Investors Beware: AI Washing Is Just Getting Started

Artificial Intelligence (AI) washing is the latest buzzword captivating the tech industry.

Much like its predecessors—blockchain, green technology, and cloud computing—AI has not escaped the phenomenon of "washing," where companies inflate or falsify their association with a trendy technology to attract investments and public interest.

What is AI Washing?

AI washing occurs when a company exaggerates or misrepresents the extent to which its products or services utilize AI.

This practice can mislead investors, customers, and partners, creating a false perception of innovation and technological advancement.

In essence, AI washing is a form of corporate hype that capitalizes on the AI trend without delivering genuine AI capabilities.

Examples of Washing in Other Technologies

Remember the blockchain boom back in 2017?

Companies were slapping "blockchain" onto their names like it was going out of style, despite having no real application or integration of it.

Long Island Iced Tea Corp. even rebranded to Long Blockchain Corp., causing its stock to soar despite having no significant blockchain initiatives.

cnbc long blockchain headline

Similarly, with green technology, firms boasted about their eco-friendly practices, often overstating their environmental benefits.

Volkswagen (VWAGY), for example, faced backlash for falsely promoting their diesel engines as low-emission.

Then there's cloud washing—companies like Oracle (ORCL) were rebranding existing services as cloud-based, even when there was little to no cloud technology involved, just to attract investors.

Recent Examples: The Joonko Scandal

Let's dive into the recent Joonko scandal.

This is a prime example of AI washing in action. Joonko claimed to use advanced AI to help companies find diverse candidates to meet their diversity, equity, and inclusion goals.

Sounds impressive, right?

But it turns out, a lot of that supposed AI functionality was manual, lacking true AI capabilities.

The SEC charged Ilit Raz, the founder and former CEO of Joonko, with defrauding investors out of at least $21 million.

Raz told investors that Joonko had over 100 customers, including Fortune 500 companies, and provided fake testimonials about the effectiveness of its technology.

The SEC also revealed that Raz lied about the company's revenue and the number of active job seekers it had. Furthermore, she provided false bank statements and forged contracts to back up her claims when questioned by investors.

Raz now faces both civil and criminal charges, including securities fraud and wire fraud, each carrying a maximum sentence of 20 years in prison. Following the scandal, Joonko wound down its operations and filed for bankruptcy in May 2023.

The SEC Steps In

The SEC isn't taking AI washing lightly.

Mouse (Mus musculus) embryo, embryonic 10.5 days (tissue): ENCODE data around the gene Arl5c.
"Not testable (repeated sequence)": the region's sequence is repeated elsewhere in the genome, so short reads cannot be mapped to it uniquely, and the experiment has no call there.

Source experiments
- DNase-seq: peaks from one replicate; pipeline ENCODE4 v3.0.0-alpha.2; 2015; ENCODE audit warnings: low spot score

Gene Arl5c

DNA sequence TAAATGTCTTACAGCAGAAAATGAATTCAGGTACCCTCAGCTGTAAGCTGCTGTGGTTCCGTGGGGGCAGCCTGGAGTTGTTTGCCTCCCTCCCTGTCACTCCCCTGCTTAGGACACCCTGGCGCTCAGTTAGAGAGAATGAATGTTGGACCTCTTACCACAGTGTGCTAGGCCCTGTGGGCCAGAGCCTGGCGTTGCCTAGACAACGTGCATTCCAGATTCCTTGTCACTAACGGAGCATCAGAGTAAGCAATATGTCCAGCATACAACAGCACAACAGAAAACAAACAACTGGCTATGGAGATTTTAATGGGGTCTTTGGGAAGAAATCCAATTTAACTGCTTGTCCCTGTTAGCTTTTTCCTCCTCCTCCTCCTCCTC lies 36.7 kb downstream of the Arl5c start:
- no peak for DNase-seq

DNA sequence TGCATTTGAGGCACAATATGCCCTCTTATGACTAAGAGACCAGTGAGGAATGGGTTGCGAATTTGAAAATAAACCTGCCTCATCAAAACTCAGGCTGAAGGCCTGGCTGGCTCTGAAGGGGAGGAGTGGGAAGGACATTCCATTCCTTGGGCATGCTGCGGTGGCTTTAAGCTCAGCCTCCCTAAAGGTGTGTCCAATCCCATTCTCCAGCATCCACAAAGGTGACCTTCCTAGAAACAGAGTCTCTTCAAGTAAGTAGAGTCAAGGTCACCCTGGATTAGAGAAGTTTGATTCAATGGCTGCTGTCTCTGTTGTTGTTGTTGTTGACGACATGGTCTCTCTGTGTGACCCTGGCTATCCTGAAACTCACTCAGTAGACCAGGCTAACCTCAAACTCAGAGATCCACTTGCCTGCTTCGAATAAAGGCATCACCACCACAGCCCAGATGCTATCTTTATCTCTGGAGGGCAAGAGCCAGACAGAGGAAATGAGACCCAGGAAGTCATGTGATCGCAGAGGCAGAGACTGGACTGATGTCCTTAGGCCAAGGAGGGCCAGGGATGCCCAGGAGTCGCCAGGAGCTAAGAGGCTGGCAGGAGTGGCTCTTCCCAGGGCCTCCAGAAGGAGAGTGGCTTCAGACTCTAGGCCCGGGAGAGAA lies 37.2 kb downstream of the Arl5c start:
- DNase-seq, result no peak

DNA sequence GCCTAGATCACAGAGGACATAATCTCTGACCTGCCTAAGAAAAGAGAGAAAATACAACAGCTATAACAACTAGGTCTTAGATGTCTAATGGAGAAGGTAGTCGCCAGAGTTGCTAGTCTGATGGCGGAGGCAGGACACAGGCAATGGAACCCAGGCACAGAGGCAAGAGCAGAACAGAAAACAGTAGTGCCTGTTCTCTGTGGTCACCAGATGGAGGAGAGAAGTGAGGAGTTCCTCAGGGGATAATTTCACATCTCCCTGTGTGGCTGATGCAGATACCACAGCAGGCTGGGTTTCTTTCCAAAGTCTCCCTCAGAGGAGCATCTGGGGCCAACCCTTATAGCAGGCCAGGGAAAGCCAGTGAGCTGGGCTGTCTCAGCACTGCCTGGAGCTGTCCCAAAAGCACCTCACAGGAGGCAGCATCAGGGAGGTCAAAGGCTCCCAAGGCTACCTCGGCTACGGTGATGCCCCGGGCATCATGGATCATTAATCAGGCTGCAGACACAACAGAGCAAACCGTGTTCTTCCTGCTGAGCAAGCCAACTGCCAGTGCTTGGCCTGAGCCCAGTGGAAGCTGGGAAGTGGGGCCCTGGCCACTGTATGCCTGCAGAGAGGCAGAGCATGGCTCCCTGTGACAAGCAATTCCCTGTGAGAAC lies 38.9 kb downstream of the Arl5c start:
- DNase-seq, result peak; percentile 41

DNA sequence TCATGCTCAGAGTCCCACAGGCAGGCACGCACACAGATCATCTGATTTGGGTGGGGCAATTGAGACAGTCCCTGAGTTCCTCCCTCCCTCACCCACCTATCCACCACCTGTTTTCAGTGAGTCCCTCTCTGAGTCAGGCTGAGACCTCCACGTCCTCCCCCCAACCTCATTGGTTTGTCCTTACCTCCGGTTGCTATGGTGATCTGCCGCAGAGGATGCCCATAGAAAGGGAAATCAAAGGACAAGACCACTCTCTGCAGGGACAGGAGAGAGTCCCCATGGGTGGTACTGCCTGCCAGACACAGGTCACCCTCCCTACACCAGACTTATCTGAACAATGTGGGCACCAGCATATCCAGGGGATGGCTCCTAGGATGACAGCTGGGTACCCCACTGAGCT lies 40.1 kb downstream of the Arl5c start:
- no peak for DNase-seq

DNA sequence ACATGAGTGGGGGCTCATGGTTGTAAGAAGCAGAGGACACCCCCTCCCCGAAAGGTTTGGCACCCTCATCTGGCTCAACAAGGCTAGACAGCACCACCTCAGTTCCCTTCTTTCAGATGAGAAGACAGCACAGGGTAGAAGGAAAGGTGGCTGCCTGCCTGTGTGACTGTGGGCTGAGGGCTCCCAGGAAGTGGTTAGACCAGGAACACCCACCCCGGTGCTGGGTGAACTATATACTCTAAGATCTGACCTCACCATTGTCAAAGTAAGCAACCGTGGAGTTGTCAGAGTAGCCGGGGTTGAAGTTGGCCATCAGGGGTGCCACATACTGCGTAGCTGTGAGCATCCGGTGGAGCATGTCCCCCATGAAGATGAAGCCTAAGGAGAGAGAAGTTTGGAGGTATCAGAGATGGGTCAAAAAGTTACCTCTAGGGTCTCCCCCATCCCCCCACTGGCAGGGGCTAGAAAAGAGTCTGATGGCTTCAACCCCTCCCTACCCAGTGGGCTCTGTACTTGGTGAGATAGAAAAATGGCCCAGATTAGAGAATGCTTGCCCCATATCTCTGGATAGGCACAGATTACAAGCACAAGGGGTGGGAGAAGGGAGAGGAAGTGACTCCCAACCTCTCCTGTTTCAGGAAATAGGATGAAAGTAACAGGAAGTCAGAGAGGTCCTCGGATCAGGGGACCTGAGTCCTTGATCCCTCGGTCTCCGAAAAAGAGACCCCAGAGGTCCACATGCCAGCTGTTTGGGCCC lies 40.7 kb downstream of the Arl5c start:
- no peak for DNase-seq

In March 2024, they charged two investment advisers, Delphia (USA) Inc. and Global Predictions Inc., with making false and misleading statements about their purported use of AI.

These firms agreed to settle the charges by paying a total of $400,000 in civil penalties​.

These cases highlight the SEC’s commitment to ensuring that companies are transparent and truthful about their technological capabilities.

According to SEC Chair Gary Gensler, "Investment advisers should not mislead the public by saying they are using an AI model when they are not. Such AI washing hurts investors.”

And he’s right.

Statistics and Market Impact

The global AI market is booming, with its value projected to reach $407 billion by 2027.

global ai market projection

However, this growth has been accompanied by increasing instances of AI washing, creating a lot of “froth.”

And what’s worse is that more and more investors will be fooled because of the sheer volume of companies promising rewards from this AI train.

Diligence Is More Important Now Than Ever

With AI washing on the rise, it's crucial for investors to be diligent and discerning. Here are a few tips to help navigate the AI investment landscape:

  1. Do Your Research: Understand the fundamentals of AI and assess whether a company's claims are realistic. Look for detailed explanations and evidence of how AI is integrated into their operations.
  2. Verify Credentials: Check the backgrounds of the company's leadership and technical team. Genuine AI companies will have experts with proven track records in the field.
  3. Seek Third-Party Validation: Look for reviews, case studies, and endorsements from reputable sources that can verify the company's AI capabilities.

So, while AI washing might be an "awesome and new" phenomenon, it's important to approach AI investments with caution. By staying informed and skeptical, investors can avoid falling victim to misleading claims and ensure their investments support true technological innovation.